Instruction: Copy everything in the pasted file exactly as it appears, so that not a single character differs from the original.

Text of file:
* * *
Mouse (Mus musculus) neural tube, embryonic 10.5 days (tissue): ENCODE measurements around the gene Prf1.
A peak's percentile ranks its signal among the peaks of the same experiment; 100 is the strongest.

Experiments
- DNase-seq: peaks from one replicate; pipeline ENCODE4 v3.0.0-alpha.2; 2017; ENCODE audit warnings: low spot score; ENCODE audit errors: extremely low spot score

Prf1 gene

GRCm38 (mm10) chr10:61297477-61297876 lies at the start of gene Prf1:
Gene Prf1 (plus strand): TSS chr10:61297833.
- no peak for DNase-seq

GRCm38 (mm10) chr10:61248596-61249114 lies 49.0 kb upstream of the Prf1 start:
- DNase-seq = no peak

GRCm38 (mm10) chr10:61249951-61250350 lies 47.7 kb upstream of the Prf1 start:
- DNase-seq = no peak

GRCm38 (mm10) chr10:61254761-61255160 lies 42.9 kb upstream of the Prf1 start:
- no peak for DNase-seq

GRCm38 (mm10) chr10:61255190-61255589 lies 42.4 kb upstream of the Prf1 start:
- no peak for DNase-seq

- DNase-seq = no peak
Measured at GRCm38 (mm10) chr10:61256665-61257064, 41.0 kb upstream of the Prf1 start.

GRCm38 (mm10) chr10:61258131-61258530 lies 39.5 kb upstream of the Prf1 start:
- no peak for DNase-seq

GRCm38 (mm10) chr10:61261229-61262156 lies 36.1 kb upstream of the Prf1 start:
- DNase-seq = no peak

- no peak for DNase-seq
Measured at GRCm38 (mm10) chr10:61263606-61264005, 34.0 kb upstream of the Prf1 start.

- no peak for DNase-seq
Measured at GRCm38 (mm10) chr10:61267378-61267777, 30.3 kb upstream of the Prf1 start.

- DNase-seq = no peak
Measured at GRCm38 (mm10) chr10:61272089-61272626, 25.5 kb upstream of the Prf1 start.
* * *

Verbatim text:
Mouse (Mus musculus) neural tube, embryonic 10.5 days (tissue): ENCODE measurements around the gene Prf1.
A peak's percentile ranks its signal among the peaks of the same experiment; 100 is the strongest.

Experiments
- DNase-seq: peaks from one replicate; pipeline ENCODE4 v3.0.0-alpha.2; 2017; ENCODE audit warnings: low spot score; ENCODE audit errors: extremely low spot score

Prf1 gene

GRCm38 (mm10) chr10:61297477-61297876 lies at the start of gene Prf1:
Gene Prf1 (plus strand): TSS chr10:61297833.
- no peak for DNase-seq

GRCm38 (mm10) chr10:61248596-61249114 lies 49.0 kb upstream of the Prf1 start:
- DNase-seq = no peak

GRCm38 (mm10) chr10:61249951-61250350 lies 47.7 kb upstream of the Prf1 start:
- DNase-seq = no peak

GRCm38 (mm10) chr10:61254761-61255160 lies 42.9 kb upstream of the Prf1 start:
- no peak for DNase-seq

GRCm38 (mm10) chr10:61255190-61255589 lies 42.4 kb upstream of the Prf1 start:
- no peak for DNase-seq

- DNase-seq = no peak
Measured at GRCm38 (mm10) chr10:61256665-61257064, 41.0 kb upstream of the Prf1 start.

GRCm38 (mm10) chr10:61258131-61258530 lies 39.5 kb upstream of the Prf1 start:
- no peak for DNase-seq

GRCm38 (mm10) chr10:61261229-61262156 lies 36.1 kb upstream of the Prf1 start:
- DNase-seq = no peak

- no peak for DNase-seq
Measured at GRCm38 (mm10) chr10:61263606-61264005, 34.0 kb upstream of the Prf1 start.

- no peak for DNase-seq
Measured at GRCm38 (mm10) chr10:61267378-61267777, 30.3 kb upstream of the Prf1 start.

- DNase-seq = no peak
Measured at GRCm38 (mm10) chr10:61272089-61272626, 25.5 kb upstream of the Prf1 start.